[time-nuts] On low-voltage TAC/TDCs for a GPSDO
bruce.griffiths at xtra.co.nz
Mon Aug 16 10:48:29 UTC 2010
J.D. Bakker wrote:
> At 23:49 +1200 14-08-2010, Bruce Griffiths wrote:
>> J.D. Bakker wrote:
>>> At 19:01 +1200 14-08-2010, Bruce Griffiths wrote:
>>>> J.D. Bakker wrote:
>> However the ultimate test (other than breadboarding it) is to
>> actually simulate the sampling process and look at the deviation of
>> the sampled voltages from linearity.
> That's not a bad idea (the recent "Simulation" thread
> notwithstanding), I'll see if I can find the time to cobble something
> Suggested procedure:
> - Assume perfect ADC buffers (not unrealistic, some of the MCP6xxx
> parts have enough GBW and slew rate), and a 2V ADC reference.
> - Independent variables:
> * Number of ADC bits (8...12)
> * ADC input noise (model as AWGN, vary over 0...10LSB)
> * ADC aperture jitter (AWGN, 0...2ns)
> * ADC sample rate (1 or 2 MSPS)
> * Ramp rate (0.1/0.2/0.5/1V/us, to be varied by changing C1 and only
> * For Circuit 3: Difference between ramp rates (0...10%, again
> through C1)
> - Have LTSpice generate a simulated ramp with enough time resolution
> (say 100ps), do linear interpolation if needed.
> - For each combination of independent variables:
> * Generate simulated ramp(s)
> * Run a realistic number of -100ns/0ns/+100ns calibrations (call it
> 100 runs)
> * Sweep the simulated offset from -500ns to 500ns in 1ns steps
> * For each simulated offset, do a few thousand measurement runs
> * Collect statistics
> - Plot RMS and 90%-limits for the recorded data.
> That should keep all eight cores busy for a day or so. Does that sound
> like a workable plan? If I feel up to it, I'll see if I can add the
> simple RC-filter to the mix, although I'm less confident about doing
> proper a priori weighed error curve fitting on that than on the simple
> linear ramps.
Its probably more informative to look at the effect of the factors one
at a time before doing the full blown simulation that includes all such
Start with an ideal current source to isolate the effects due to switch
capacitance etc, then try a few real current sources.
It should be a relatively simple case of a nonlinear least squares fit
for the simple RC circuit.
Simulating the effect of statistical calibration using a uniformly
distributed set of time intervals.
In this case the non linearity will be reflected in the non statistical
variations in the histogram of frequencies for each ADC value.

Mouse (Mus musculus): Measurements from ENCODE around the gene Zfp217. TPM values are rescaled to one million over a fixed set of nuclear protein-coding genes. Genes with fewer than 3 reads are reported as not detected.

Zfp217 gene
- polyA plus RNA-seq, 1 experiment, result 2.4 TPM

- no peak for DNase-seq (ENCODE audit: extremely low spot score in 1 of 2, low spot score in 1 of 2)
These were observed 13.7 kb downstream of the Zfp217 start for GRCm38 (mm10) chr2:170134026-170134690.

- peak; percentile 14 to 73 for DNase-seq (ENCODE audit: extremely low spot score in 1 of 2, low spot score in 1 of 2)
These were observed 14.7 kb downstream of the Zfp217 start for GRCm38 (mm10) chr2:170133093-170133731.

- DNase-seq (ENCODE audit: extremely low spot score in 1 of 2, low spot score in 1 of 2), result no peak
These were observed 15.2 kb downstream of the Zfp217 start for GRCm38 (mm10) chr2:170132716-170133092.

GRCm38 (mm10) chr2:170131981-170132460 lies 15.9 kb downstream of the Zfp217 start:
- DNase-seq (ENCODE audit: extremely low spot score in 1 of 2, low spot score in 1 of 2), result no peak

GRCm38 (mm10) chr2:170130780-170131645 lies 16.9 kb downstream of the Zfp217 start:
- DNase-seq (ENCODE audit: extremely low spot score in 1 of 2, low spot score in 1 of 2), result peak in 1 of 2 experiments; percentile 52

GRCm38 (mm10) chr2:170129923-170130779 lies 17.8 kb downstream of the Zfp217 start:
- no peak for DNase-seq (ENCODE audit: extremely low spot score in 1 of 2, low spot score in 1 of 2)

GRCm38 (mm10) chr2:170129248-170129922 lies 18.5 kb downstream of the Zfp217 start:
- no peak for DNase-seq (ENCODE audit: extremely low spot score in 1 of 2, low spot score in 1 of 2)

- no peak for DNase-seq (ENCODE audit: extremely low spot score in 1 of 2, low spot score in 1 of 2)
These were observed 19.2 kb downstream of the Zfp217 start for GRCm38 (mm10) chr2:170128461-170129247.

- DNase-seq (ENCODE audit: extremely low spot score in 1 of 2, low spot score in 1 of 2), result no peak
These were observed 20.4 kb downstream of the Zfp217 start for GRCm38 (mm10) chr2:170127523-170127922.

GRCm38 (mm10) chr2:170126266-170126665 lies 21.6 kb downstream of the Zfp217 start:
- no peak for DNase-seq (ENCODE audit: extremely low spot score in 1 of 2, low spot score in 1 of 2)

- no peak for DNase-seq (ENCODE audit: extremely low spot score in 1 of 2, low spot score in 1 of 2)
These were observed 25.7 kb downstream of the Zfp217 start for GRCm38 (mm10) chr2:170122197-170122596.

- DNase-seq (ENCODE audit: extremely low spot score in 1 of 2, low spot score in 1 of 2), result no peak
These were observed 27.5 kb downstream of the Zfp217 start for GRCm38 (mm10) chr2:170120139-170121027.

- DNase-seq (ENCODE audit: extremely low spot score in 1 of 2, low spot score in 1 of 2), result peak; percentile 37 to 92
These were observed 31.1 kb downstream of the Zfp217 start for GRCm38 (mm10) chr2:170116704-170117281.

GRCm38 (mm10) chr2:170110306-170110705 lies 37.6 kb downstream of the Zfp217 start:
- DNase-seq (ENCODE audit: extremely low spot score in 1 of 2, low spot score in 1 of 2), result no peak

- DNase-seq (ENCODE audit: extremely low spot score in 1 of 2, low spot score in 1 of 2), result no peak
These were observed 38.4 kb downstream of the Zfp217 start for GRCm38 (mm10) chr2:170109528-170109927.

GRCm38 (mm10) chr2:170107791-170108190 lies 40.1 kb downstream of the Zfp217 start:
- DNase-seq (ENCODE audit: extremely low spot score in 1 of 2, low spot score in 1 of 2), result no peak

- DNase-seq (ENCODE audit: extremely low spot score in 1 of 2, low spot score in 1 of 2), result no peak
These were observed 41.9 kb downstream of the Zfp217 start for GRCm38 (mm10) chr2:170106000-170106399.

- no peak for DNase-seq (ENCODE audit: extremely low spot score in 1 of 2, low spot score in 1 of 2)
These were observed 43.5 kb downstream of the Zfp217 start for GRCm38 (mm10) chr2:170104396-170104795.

> (I'd like to look at slower ramps/ADCs because the more I think about
> it the more I prefer the ADuC7024, with +/-1LSB INL @1MSPS over the
> +/-6LSB @2MSPS of the ATXMega. An added bonus of the ADuC is that it
> has a small on-chip PLA, which might allow me to do without a CPLD).
>> In the case of the 3 diode TAC devised by Kasper Pedersen some
>> compensation of diode capacitance modulation occurs if the diodes are
> Hadn't seen that one yet. Looks interesting, but losing another two
> diode drops on top of the current source's compliance range may be a
> bit too tight for 3.3V operation.
>>> I've tried it in the simulator and on the bench, and it works quite
>> I'll check again, but thats not consistent with what I found with a
>> simulated 1mA current source.
> As I mentioned a few messages ago the ramp becomes much more linear
> (due to swamping of parasitics) when the current and the capacitor are
> increased tenfold. Tried it again on the bench with the values as in
> the attached sim file (SMD parts dead bug on a ground plane, with a
> FDV301N in series with a 10R resistor shorting the capacitor, and a
> resistor to set the current), and as far as I can eyeball it on my
> 100MHz scope it works as advertised. Not that a scope check is the
> last word in linearity, but at least there are no gross discrepancies
> with the simulator's results. Having said that, I'm open for other
> suggestions wrt the current source.
> JD "Monte Carlo" B.
The deviations in the current visible in the simualtion are too small to
be noticeable with a scope.
Increasing the ramp capacitor value has little effect on nonlinearity
due to the Early effect.
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